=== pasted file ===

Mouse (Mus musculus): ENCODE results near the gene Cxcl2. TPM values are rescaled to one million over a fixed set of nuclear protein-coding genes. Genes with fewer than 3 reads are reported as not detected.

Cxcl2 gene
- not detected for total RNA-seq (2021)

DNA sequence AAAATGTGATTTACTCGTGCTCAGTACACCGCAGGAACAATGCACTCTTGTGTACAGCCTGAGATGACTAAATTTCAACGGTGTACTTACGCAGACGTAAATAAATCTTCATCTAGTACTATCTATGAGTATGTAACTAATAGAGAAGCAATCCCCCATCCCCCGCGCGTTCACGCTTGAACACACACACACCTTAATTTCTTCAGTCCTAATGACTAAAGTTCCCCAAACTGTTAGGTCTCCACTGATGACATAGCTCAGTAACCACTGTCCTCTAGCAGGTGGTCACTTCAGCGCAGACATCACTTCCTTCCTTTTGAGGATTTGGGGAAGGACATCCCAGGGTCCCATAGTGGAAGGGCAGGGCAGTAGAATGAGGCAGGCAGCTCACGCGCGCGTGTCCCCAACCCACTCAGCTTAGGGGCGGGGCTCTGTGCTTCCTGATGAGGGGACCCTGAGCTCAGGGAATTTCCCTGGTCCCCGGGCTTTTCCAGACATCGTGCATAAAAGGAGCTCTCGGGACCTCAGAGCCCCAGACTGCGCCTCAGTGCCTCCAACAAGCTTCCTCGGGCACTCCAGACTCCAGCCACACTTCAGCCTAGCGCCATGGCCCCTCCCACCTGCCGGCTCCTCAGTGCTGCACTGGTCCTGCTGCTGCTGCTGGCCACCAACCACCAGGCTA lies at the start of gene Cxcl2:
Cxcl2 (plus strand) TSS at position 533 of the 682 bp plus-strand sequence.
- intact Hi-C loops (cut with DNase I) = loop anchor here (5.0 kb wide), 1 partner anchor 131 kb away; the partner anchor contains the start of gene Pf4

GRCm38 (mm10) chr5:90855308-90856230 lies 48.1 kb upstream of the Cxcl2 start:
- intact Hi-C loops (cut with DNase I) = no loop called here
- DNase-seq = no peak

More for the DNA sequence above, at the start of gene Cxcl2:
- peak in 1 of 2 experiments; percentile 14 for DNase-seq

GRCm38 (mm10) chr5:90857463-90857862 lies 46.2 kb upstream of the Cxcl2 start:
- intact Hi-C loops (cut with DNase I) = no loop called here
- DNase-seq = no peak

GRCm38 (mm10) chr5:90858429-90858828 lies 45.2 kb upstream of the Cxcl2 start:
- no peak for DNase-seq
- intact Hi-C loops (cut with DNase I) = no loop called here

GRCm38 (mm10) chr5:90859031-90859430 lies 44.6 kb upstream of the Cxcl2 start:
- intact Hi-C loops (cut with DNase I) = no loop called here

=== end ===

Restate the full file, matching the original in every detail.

Mouse (Mus musculus): ENCODE results near the gene Cxcl2. TPM values are rescaled to one million over a fixed set of nuclear protein-coding genes. Genes with fewer than 3 reads are reported as not detected.

Cxcl2 gene
- not detected for total RNA-seq (2021)

DNA sequence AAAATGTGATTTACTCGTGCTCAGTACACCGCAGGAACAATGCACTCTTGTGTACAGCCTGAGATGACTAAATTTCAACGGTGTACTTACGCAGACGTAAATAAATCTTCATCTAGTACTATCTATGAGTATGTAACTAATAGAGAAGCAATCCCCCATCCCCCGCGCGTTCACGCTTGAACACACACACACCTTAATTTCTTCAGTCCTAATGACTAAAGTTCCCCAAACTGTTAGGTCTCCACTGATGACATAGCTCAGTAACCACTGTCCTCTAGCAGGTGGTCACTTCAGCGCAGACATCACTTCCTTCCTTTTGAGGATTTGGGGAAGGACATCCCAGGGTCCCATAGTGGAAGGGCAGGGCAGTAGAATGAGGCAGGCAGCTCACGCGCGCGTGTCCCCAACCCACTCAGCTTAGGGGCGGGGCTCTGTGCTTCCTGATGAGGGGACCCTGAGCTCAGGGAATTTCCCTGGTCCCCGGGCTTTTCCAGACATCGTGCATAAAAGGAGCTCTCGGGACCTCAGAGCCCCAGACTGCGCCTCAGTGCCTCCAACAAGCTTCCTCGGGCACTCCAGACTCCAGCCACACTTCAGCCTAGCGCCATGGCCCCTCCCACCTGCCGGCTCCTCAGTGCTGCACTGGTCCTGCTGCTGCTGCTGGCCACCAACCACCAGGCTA lies at the start of gene Cxcl2:
Cxcl2 (plus strand) TSS at position 533 of the 682 bp plus-strand sequence.
- intact Hi-C loops (cut with DNase I) = loop anchor here (5.0 kb wide), 1 partner anchor 131 kb away; the partner anchor contains the start of gene Pf4

GRCm38 (mm10) chr5:90855308-90856230 lies 48.1 kb upstream of the Cxcl2 start:
- intact Hi-C loops (cut with DNase I) = no loop called here
- DNase-seq = no peak

More for the DNA sequence above, at the start of gene Cxcl2:
- peak in 1 of 2 experiments; percentile 14 for DNase-seq

GRCm38 (mm10) chr5:90857463-90857862 lies 46.2 kb upstream of the Cxcl2 start:
- intact Hi-C loops (cut with DNase I) = no loop called here
- DNase-seq = no peak

GRCm38 (mm10) chr5:90858429-90858828 lies 45.2 kb upstream of the Cxcl2 start:
- no peak for DNase-seq
- intact Hi-C loops (cut with DNase I) = no loop called here

GRCm38 (mm10) chr5:90859031-90859430 lies 44.6 kb upstream of the Cxcl2 start:
- intact Hi-C loops (cut with DNase I) = no loop called here